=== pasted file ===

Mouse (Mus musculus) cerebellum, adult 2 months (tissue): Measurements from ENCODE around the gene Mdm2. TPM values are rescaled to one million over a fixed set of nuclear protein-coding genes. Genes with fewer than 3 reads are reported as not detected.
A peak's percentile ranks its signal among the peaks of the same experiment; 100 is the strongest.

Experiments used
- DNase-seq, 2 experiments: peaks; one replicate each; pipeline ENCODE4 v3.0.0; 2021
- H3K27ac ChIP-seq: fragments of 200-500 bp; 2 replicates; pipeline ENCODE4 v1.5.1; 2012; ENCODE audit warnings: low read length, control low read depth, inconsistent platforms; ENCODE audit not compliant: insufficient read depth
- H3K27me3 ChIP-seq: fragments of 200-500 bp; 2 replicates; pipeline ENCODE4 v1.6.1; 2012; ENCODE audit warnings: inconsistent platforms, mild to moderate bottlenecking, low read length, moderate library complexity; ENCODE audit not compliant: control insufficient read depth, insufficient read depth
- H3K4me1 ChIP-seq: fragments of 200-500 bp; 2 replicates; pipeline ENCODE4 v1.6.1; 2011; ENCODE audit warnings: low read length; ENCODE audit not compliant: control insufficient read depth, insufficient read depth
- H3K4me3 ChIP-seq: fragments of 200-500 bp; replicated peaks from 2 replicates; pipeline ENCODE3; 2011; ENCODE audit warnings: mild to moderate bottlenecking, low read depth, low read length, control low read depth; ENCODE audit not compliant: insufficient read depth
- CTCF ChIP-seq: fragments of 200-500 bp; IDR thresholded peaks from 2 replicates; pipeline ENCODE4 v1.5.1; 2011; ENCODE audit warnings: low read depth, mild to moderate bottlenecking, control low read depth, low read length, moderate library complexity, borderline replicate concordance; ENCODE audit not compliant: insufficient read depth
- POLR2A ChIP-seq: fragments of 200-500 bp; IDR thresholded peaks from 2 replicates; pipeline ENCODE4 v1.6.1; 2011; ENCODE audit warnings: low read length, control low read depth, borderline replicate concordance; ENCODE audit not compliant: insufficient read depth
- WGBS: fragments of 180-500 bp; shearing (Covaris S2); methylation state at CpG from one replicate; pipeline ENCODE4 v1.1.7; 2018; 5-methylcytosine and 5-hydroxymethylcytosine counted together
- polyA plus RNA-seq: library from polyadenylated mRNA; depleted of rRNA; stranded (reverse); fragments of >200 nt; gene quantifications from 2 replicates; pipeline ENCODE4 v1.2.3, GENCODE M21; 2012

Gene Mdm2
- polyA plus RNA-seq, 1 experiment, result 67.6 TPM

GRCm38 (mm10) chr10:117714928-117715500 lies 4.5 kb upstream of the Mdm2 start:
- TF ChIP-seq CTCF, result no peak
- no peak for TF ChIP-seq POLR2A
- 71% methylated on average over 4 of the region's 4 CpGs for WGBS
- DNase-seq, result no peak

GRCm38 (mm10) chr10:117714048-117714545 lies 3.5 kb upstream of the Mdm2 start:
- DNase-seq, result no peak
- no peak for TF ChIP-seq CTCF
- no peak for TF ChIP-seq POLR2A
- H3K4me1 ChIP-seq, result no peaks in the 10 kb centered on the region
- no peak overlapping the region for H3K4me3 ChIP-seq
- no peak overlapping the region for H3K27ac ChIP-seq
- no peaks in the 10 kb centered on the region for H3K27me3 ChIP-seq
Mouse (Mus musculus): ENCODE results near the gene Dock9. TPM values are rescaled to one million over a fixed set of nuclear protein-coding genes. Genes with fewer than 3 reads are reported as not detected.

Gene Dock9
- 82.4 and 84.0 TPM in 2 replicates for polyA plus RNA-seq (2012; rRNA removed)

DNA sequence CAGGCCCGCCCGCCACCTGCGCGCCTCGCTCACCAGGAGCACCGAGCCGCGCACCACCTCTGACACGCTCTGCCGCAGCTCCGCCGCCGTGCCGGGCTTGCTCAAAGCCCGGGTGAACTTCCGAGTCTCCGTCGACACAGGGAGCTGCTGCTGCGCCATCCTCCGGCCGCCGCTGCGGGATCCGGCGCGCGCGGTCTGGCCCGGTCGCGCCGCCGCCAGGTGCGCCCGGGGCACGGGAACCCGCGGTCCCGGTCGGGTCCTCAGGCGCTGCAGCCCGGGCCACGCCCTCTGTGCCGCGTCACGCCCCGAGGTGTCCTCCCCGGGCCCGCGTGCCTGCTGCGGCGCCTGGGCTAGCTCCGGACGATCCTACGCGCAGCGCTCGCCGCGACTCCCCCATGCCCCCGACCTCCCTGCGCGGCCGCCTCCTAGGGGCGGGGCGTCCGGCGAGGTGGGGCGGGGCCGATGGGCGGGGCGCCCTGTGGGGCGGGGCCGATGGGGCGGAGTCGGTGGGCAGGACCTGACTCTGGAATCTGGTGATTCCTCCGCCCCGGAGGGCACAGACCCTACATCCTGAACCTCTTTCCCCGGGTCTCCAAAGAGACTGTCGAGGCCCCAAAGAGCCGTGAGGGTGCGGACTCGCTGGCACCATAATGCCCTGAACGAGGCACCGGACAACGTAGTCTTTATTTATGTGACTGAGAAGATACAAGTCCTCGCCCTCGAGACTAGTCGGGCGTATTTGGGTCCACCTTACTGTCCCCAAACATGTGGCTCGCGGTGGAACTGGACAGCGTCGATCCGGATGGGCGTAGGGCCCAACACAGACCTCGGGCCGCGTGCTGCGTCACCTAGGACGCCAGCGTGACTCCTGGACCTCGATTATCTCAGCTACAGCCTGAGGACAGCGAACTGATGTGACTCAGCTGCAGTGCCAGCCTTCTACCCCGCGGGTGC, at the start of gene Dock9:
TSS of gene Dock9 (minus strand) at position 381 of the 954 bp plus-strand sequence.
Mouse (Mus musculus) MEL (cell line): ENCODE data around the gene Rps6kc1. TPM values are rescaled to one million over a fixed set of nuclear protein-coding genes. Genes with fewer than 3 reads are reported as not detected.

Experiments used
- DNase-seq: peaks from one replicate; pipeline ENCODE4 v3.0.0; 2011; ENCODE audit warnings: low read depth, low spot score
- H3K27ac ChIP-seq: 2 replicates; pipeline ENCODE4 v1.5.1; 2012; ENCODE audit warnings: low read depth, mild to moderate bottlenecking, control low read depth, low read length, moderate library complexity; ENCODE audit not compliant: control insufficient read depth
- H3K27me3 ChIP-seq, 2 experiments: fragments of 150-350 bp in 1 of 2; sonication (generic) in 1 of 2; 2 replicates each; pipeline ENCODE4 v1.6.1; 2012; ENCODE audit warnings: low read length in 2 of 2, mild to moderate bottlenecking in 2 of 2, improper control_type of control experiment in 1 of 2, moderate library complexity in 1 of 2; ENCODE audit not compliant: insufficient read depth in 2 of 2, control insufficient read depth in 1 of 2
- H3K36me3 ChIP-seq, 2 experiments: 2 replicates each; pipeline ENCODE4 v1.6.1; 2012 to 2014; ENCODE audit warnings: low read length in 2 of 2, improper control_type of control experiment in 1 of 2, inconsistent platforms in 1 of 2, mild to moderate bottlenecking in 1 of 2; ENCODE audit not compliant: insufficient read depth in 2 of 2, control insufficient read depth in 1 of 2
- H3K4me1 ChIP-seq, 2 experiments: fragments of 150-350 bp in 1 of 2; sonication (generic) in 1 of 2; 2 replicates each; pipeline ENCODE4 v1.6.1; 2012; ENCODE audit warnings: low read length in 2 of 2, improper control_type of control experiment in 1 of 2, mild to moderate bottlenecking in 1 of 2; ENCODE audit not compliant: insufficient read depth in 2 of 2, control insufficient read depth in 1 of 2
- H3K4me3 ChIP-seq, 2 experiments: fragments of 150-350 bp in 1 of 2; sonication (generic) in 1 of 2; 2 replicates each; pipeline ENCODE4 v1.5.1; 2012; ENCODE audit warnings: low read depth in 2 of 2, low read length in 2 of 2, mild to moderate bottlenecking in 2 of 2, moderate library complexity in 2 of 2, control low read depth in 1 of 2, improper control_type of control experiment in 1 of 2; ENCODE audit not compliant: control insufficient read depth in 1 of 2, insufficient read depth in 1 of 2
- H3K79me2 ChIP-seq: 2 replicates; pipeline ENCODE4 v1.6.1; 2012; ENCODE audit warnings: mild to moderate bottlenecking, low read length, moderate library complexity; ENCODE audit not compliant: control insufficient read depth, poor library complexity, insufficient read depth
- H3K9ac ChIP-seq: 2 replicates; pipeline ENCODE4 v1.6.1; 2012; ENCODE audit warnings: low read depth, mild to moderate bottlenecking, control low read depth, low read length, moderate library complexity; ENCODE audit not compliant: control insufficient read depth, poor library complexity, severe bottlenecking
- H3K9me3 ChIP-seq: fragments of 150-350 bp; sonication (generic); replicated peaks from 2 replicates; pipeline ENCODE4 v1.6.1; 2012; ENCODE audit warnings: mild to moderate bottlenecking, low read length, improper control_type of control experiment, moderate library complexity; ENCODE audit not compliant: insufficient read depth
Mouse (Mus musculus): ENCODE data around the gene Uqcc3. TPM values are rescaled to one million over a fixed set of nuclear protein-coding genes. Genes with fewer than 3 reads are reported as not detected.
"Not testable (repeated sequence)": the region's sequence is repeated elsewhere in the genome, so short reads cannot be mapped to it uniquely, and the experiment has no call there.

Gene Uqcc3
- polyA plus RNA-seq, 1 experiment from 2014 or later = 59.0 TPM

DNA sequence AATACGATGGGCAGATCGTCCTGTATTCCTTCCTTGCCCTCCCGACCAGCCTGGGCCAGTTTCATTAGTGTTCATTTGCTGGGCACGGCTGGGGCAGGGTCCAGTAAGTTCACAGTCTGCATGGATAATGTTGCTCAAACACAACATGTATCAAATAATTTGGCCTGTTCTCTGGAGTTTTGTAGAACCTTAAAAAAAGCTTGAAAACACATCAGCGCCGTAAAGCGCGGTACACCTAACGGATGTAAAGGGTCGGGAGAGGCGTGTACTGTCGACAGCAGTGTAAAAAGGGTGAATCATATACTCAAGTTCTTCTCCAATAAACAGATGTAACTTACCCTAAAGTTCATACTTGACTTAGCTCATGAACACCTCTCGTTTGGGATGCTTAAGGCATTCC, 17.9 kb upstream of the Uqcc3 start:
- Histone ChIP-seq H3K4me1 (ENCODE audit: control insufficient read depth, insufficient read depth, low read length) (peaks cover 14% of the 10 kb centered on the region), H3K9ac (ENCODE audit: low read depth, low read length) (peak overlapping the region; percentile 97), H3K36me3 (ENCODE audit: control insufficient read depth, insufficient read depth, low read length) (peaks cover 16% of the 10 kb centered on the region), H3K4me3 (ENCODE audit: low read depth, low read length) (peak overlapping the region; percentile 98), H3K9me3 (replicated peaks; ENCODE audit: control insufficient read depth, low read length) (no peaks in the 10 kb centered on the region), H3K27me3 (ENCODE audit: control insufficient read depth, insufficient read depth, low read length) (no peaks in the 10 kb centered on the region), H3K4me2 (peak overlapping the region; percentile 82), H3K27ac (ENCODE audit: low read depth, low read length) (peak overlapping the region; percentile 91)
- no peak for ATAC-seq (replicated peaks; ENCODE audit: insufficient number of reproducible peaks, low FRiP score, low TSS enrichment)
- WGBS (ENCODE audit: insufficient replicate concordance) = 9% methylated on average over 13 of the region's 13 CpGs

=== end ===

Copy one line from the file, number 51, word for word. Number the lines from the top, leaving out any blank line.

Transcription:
- WGBS (ENCODE audit: insufficient replicate concordance) = 9% methylated on average over 13 of the region's 13 CpGs